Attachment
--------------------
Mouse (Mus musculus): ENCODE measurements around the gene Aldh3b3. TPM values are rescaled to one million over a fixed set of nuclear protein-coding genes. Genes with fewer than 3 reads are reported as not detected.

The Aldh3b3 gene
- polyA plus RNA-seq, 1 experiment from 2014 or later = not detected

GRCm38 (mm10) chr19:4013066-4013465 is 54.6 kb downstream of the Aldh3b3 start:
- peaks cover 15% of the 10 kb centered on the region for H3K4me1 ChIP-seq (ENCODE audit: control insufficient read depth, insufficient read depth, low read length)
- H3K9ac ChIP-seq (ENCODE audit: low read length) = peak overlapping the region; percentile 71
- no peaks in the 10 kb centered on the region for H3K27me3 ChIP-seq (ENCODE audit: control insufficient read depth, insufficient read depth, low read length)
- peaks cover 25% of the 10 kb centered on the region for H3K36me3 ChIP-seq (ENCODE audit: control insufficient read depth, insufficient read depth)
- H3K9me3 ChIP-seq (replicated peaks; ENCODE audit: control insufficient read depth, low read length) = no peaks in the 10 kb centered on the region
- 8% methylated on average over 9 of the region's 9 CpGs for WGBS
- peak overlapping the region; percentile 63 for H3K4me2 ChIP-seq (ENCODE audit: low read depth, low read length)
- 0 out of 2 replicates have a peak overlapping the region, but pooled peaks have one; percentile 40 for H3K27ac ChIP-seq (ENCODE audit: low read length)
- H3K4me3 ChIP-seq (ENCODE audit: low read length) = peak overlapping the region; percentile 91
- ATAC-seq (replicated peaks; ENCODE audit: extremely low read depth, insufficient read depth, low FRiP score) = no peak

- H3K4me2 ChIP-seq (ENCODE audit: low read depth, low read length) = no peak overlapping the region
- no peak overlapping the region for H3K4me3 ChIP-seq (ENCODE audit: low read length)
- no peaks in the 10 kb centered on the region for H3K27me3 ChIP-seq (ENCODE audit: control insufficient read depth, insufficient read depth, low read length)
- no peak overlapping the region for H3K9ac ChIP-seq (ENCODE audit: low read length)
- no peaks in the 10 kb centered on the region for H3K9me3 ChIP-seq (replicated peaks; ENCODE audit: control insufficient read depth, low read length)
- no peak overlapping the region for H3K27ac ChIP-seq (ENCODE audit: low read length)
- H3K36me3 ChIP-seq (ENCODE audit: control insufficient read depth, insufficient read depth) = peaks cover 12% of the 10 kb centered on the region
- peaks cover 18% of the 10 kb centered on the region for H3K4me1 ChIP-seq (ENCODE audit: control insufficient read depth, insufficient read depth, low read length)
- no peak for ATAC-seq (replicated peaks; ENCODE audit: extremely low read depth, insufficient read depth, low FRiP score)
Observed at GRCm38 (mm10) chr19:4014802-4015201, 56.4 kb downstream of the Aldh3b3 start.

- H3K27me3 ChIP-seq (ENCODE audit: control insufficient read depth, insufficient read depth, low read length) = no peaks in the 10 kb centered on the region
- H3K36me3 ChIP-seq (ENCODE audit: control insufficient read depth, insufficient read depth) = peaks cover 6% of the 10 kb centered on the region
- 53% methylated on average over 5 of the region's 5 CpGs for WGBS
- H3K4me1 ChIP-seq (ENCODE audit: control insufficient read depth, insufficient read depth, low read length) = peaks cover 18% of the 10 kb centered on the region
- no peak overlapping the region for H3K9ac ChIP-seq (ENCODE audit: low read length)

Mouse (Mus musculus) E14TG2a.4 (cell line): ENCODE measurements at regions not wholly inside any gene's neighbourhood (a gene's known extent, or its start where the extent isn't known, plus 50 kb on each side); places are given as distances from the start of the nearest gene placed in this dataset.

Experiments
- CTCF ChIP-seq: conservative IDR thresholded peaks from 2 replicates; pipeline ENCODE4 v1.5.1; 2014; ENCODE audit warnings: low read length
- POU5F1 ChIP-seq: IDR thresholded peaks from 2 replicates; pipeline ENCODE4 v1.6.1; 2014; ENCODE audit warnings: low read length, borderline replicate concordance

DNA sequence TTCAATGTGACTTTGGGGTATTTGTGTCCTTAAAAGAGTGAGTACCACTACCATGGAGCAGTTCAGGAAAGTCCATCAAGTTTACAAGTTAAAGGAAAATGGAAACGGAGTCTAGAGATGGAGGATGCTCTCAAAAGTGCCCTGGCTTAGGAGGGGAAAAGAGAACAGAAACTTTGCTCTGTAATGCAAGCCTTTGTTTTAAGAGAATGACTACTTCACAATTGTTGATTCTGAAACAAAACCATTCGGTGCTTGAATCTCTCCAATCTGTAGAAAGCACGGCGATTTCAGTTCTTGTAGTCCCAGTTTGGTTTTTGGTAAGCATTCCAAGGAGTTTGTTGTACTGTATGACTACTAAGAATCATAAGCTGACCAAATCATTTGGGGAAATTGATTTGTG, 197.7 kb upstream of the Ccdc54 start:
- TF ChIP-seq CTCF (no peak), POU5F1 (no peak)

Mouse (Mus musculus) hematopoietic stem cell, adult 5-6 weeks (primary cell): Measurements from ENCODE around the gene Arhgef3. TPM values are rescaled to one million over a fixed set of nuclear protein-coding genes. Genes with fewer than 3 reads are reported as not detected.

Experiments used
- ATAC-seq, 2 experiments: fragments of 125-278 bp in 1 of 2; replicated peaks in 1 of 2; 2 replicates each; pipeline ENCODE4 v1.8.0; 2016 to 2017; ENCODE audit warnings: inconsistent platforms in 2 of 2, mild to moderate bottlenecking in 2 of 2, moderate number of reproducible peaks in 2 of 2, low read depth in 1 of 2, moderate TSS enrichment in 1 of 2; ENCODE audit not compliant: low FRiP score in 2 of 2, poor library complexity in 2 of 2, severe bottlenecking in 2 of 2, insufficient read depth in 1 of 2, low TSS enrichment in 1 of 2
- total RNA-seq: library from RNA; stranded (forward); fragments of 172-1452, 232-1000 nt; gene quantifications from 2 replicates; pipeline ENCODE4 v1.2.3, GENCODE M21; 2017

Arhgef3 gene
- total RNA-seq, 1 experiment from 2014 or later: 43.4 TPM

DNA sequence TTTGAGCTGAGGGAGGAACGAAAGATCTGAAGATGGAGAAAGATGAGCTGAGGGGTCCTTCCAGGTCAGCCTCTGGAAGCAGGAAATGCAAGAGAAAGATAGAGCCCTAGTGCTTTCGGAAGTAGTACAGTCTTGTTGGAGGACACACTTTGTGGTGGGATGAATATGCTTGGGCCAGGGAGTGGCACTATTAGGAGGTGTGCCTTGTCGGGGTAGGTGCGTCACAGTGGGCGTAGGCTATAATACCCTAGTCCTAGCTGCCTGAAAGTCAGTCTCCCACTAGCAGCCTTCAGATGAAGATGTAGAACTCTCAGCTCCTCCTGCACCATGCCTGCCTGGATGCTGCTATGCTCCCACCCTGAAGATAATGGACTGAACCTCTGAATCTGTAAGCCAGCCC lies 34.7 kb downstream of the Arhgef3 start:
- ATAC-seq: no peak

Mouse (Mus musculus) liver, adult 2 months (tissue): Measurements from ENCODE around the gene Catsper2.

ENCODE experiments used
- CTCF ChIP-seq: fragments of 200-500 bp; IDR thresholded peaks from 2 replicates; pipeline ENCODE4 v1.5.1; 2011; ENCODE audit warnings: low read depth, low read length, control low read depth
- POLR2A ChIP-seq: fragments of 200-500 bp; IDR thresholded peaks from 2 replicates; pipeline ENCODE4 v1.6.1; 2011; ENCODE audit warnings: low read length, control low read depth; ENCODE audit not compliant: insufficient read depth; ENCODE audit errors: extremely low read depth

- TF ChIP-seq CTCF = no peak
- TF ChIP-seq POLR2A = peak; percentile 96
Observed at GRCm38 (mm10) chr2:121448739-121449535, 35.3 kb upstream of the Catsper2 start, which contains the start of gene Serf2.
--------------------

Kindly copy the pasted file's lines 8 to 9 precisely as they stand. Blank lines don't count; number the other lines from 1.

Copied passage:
- peaks cover 25% of the 10 kb centered on the region for H3K36me3 ChIP-seq (ENCODE audit: control insufficient read depth, insufficient read depth)
- H3K9me3 ChIP-seq (replicated peaks; ENCODE audit: control insufficient read depth, low read length) = no peaks in the 10 kb centered on the region